1. His final tours were with a full band, of which his children comprised some of the members.

  2. Campbell wrote few songs in his career. The only one I can think of from his glory days was “Less of Me.” He did write or co-write most of the songs on his last album, but this was unusual.

I’ll be charitable and say that it’s an unknown how advancing years may affect my ability to retain lyrics.

But I will say that the acoustic duo I’m now playing in has a repertoire of nearly 250 songs. The roots rock and country band I’m playing in simultaneously has a repertoire nearly the equal of this. And there are hundreds of additional songs I know the words and chords to but am not actively performing right now.

I have NEVER used a cheat sheet with lyrics while performing…never. My partner in the acoustic duo, however, uses cheat sheets — for songs he has performed scores of times over the course of years. This even includes songs he has written.

This really frosts me. We’re not big-name performers, so we’re talking sheets of paper on a platform attached to his mic stand, not discreet teleprompters. How fucking sincere can you be in putting across the emotions a song’s lyrics are supposed to convey if you’re reading those lyrics off of a sheet of paper?

But as long as he continues this practice, he will NEVER learn the words to these songs. Why should he when he has this crutch to lean on?

It may be that I just have a greater faculty for remembering songs than most. And it may be that this faculty will erode as the years wear on. When it does, I think I would rather stop playing than make this spectacle out of myself.

And it is a spectacle, of course. Just about the time I’m trying to keep the momentum of the set going, with minimal screwing around between songs, my partner will remember that he needs lyrics for the next song. So everything grinds to a halt while he attaches his lyric stand, then fumbles through his papers to find the correct lyrics.
Sorry for the rant! In answer to the OP’s question — if it were one or two screw-ups, I would forgive it. If it happened several times, and/or if the performer were obviously drunk, I would conclude that he just doesn’t give a shit about the people who made it possible for him to be doing what he’s doing at that moment, and I’d walk out.

My husband screws up at least one song per performance. And yes, these will be songs he wrote and slaved over getting the lyrics exactly right. He mumbles, throws in new words or just generally tries to fake his way through that section of the song. It’s usually just the one, but will be a different song every time he performs. It will almost never be a cover song. It’s a running joke now. He does his best, but it happens.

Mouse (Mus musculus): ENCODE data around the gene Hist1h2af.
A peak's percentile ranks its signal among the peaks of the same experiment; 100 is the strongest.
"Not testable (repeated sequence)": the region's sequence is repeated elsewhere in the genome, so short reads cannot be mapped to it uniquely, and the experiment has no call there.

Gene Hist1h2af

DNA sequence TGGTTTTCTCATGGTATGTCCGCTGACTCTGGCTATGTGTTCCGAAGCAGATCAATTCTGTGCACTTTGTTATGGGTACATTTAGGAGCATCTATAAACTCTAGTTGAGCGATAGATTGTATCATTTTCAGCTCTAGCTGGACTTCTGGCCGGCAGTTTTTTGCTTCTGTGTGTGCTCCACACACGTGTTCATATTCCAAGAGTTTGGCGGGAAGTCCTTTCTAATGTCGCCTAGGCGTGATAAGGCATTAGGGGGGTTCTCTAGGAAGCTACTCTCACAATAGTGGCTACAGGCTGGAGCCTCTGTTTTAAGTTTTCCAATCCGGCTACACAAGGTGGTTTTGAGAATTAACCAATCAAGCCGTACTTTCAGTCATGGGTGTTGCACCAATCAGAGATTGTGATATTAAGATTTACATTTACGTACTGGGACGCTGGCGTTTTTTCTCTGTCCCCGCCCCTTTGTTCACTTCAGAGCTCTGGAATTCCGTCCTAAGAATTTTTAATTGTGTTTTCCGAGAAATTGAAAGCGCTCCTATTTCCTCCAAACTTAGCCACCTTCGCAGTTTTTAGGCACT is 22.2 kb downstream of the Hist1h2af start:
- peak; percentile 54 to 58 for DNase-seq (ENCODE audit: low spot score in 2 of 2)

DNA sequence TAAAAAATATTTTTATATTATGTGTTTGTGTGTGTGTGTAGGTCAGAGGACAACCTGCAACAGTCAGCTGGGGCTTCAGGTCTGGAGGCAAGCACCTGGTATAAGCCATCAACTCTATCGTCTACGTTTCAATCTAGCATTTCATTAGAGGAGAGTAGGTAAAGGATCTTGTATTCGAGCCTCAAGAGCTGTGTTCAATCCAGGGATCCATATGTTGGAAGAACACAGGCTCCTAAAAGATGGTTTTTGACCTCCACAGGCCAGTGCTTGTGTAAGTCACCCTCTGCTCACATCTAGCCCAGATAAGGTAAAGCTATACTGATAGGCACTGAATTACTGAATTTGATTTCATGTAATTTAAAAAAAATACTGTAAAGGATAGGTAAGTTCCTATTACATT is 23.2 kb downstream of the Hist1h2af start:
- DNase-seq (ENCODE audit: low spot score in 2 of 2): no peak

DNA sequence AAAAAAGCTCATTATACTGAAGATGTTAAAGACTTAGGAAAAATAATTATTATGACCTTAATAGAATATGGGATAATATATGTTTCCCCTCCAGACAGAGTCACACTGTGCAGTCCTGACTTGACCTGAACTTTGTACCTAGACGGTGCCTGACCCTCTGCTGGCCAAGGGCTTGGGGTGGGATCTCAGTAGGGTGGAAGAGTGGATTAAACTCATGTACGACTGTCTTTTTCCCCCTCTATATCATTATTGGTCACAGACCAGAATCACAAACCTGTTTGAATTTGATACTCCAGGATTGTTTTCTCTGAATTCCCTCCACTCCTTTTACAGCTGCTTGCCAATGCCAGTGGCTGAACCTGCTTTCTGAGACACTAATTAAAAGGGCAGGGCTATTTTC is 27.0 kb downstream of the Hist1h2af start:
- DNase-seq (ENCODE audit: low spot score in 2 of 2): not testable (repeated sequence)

If the performer just screwed up one song, I’d shrug and consider it normal. Once they start messing up multiple songs I would begin to assume either senility or that he was under the influence of something during the performance. I probably wouldn’t walk out, but I also wouldn’t attend another concert by this person.

btw, DChord, if your partner won’t give up his crutch, you might encourage him to get a tablet and tablet holder. he could put together a document with a table of contents with hotlinks directly to the lyrics to the song he’s looking for. Or something like an Evernote document so he could get to the right lyrics in two to three clicks. They even make foot pedals to run tablets now. There’s no reason his crutch needs to be such a distraction.

As someone who has seen Billy Joel live a few times in the last 15 years or so, I can say that (when I’ve seen him, at least) he keeps a binder on his piano with the words to his songs. And he makes no secret about having to look at it. As he said (probably paraphrased), “after all the songs I’ve written and sang, I’m bound to forget a line or two.”

Paul McCartney famously did it when he performed on MTV’s “Unplugged”. As he put it at the time, “it’s been a long time.”